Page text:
Miriam Weisman says there’s always a story behind why people become actively involved with the Anti-Defamation League. Here’s her story: About 14 years ago, Weisman saw a review in a local newspaper about a baseball movie titled “The Life and Times of Hank Greenberg.” While reading, she came across the reviewer’s assessment: “If you like baseball and you like Jews, you’ll love this movie.” “I went wild,” Weisman says. “I called him and said ‘Can you imagine if you were writing a review about "Remember the Titans" and said, “If you like football and you like black people, you’re going to love this movie?” What do you think the reaction would be?’ ”
After calling the reviewer’s editor and seeking help from her rabbi, Weisman spearheaded an email blast to try to combat the reviewer’s words. “It didn’t do anything, but at least I felt better having tried,” she says.
Shortly after the incident, Weisman met a woman who was on the regional ADL board and told her the story. The woman invited Weisman to a meeting. “And that was it,” she says. Weisman joined the regional board in 2002 and eventually served as board president from 2008 to 2014. She is currently vice chair of the National ADL Regional Operations and Education committees and a member of its National Executive Committee.
Weisman and her husband, Jim, owners of Republic West Remodeling, will chair the April 26 Valley of the Sun Jewish Community Center “Fore!” the Kids golf tournament (see details box). “It’s a nice way for us to spread our wings in the Jewish community,” she says. “We’ve been really lucky in our lives, and doing this kind of work is what we feel we need to do.” The tournament’s proceeds will provide scholarships for children’s programming, summer camp and family memberships at VOSJCC.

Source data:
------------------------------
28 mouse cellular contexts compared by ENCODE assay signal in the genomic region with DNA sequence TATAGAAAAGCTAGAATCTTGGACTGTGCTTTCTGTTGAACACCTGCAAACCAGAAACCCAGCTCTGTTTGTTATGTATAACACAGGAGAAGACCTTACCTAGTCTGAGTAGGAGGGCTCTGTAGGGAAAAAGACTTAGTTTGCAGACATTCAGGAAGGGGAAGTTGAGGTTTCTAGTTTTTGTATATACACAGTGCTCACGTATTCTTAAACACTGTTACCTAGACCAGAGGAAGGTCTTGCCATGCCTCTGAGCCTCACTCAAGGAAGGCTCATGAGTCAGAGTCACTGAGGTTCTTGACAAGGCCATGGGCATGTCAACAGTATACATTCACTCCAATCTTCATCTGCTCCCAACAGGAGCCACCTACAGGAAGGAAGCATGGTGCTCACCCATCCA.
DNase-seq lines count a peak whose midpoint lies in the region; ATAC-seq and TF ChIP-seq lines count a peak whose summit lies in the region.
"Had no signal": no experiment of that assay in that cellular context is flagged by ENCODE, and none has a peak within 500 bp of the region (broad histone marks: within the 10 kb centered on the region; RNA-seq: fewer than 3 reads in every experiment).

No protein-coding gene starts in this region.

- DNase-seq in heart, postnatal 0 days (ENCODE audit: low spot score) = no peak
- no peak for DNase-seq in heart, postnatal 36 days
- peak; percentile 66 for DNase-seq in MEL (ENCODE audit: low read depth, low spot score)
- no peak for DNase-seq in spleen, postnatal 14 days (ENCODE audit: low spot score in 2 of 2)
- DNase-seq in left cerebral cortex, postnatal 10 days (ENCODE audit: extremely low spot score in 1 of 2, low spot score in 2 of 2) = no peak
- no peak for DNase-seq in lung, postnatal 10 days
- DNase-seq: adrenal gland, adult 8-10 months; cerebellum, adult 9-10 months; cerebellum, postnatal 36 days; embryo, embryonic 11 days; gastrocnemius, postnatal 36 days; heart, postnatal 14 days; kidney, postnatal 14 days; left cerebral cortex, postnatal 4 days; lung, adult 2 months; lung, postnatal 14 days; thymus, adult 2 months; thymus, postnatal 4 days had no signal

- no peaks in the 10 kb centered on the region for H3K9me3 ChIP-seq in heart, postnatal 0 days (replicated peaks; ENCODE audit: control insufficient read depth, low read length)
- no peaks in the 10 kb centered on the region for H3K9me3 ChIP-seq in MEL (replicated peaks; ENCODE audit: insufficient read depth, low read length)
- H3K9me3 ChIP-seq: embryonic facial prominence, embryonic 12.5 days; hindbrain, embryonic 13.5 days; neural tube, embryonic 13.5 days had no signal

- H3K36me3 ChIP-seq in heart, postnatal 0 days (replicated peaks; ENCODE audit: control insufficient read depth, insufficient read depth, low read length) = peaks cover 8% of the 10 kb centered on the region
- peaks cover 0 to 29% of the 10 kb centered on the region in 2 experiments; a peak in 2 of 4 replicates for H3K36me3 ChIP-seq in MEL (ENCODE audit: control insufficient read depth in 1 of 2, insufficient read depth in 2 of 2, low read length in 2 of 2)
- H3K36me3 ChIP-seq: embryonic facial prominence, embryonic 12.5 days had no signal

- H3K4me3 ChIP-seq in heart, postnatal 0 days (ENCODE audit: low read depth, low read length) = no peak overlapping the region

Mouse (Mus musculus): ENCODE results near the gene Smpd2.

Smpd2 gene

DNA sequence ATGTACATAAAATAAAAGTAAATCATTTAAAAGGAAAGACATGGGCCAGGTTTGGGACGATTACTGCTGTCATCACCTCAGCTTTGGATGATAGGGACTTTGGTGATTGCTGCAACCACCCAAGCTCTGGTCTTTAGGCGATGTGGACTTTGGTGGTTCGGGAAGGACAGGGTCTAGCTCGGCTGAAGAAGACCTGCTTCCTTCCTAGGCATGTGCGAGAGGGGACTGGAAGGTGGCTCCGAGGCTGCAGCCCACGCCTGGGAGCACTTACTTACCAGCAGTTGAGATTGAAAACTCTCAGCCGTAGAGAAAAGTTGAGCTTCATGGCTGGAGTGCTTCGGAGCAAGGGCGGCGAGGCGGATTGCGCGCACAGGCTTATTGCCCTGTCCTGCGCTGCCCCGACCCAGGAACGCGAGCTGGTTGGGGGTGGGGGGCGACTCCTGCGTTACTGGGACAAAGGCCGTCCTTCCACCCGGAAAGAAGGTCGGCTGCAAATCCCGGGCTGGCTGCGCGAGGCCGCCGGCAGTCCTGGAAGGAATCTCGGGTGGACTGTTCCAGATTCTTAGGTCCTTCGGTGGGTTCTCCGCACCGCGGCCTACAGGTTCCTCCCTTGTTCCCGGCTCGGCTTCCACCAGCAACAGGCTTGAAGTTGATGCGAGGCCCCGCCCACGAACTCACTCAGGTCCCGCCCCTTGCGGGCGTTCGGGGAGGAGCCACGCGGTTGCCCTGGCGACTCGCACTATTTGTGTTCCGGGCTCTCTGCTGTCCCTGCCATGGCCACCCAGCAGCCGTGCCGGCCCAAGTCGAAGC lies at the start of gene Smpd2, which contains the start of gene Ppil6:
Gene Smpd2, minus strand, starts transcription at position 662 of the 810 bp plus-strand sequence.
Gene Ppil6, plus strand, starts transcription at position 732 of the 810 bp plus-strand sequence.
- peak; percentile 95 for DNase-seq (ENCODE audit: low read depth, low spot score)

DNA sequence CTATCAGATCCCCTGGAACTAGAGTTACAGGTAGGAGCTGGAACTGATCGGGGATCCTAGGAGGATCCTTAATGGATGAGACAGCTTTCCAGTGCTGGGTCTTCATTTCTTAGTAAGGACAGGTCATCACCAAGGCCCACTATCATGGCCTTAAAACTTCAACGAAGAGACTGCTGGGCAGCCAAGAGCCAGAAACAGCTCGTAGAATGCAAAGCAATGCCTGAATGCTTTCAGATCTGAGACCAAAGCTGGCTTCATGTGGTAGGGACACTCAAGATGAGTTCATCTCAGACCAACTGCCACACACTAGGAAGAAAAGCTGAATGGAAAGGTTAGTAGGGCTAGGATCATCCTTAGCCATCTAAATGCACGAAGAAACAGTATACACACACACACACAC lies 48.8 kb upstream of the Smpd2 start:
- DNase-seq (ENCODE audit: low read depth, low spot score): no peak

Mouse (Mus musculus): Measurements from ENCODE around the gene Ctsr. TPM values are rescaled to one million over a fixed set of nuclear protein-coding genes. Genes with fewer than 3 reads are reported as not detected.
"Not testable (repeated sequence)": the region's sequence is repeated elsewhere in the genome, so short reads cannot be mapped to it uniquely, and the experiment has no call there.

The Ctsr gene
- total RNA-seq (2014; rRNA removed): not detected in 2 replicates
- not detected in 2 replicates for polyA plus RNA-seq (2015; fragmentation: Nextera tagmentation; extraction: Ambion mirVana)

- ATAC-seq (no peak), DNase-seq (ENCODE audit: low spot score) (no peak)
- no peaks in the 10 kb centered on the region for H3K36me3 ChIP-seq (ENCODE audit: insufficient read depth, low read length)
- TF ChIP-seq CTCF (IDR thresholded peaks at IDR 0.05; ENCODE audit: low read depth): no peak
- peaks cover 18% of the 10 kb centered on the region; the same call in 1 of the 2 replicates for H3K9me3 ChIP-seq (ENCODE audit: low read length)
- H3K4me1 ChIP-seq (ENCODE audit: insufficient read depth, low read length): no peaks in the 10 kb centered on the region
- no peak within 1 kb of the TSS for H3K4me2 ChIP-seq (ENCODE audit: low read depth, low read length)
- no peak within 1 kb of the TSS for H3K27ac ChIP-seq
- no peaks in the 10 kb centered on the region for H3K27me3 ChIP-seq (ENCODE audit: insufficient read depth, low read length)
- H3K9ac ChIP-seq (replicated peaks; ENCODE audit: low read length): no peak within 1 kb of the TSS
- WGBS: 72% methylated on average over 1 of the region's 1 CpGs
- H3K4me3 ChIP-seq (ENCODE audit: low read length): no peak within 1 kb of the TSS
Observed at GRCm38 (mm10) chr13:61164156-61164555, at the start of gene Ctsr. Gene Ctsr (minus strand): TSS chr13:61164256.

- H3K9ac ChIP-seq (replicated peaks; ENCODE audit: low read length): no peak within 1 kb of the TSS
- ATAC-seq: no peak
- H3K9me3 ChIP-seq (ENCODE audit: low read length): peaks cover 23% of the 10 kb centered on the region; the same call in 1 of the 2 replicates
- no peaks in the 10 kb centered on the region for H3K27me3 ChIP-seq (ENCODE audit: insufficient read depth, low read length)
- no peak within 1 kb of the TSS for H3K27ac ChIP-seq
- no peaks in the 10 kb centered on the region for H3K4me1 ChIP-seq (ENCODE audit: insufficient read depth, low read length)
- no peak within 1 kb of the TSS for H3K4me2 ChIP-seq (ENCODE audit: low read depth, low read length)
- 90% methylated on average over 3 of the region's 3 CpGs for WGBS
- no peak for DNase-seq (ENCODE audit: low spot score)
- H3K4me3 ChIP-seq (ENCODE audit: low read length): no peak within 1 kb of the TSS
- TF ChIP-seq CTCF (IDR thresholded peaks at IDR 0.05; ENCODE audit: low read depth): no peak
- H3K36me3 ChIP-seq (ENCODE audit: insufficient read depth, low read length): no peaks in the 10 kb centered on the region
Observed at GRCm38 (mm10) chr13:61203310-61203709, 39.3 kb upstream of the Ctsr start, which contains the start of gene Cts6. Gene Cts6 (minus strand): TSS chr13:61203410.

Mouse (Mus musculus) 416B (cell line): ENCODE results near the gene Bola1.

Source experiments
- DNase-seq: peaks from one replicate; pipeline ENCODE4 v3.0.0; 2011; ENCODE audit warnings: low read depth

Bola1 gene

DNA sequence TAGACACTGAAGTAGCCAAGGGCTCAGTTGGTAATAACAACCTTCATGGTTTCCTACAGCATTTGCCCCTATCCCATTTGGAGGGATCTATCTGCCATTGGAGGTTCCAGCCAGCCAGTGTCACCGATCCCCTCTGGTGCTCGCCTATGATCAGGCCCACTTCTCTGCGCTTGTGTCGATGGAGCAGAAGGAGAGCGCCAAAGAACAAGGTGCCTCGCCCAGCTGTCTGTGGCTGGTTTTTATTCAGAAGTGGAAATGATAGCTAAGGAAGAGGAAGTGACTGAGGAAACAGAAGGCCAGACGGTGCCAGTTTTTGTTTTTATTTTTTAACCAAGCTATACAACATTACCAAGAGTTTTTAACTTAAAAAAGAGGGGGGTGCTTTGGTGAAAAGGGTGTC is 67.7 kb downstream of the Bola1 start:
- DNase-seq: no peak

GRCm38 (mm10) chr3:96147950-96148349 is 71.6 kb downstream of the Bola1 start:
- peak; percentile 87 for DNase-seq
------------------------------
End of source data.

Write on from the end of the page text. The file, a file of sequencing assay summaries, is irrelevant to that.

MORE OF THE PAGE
A former educator, Weisman taught in Chicago and worked locally at Arcadia High School as a tech specialist after moving to the Valley in 1995. She facilitates and participates in many ADL educational programs, including the organization’s umbrella initiative No Place for Hate, anti-bias trainings for students in preschool through high school, to empower teachers, educators, child-care givers and families to take a stand against hate. These programs include Becoming an Ally/Cyber Alley, an anti-bullying program that starts in fifth grade; an anti-bias peer training program for high school sophomores and juniors who then work with freshmen conducting anti-bias activities; Confronting Anti-Semitism, for sixth-graders and up; Words to Action, a program for high school juniors and seniors, as well as college students; and Echoes and Reflection, a Holocaust education program for high school and middle school teachers developed by the Shoah Foundation. Weisman has also mentored new ADL regional board chairs, giving them one-to-one guidance.
Through her work with ADL, Weisman has become engaged in other human- and civil-rights causes. She’s actively involved with the Human Rights Campaign, a civil-rights organization working to achieve equality for lesbian, gay, bisexual and transgender Americans. Last year, she was part of HRC’s coalition, “Why Marriage Matters Arizona,” representing ADL. She also participates in the Latino-Jewish Dialogue and worked with the Latino community to fight Arizona SB1070. “We were right there walking hand in hand with the Latino community because it was discrimination,” she says. “We’re so much stronger when we fight together.”
For Weisman, her work on behalf of civil and human rights goes back a long way. “I was a hippie, so that really fueled my sense of justice and injustice. The work that I do now is just a vehicle to be able to put forth the ideals that I’ve held all my life.”
What: ‘Fore!’ the Kids Golf Tournament
Who: Valley of the Sun Jewish Community Center
When: 11:30 a.m. Tuesday, April 28
Where: Gainey Ranch Golf Club, 7600 E. Gainey Club Drive, Scottsdale
Cost: $250 per person; $900 foursome
Register: Harriet Colan, 480-483-7121, ext. 1213.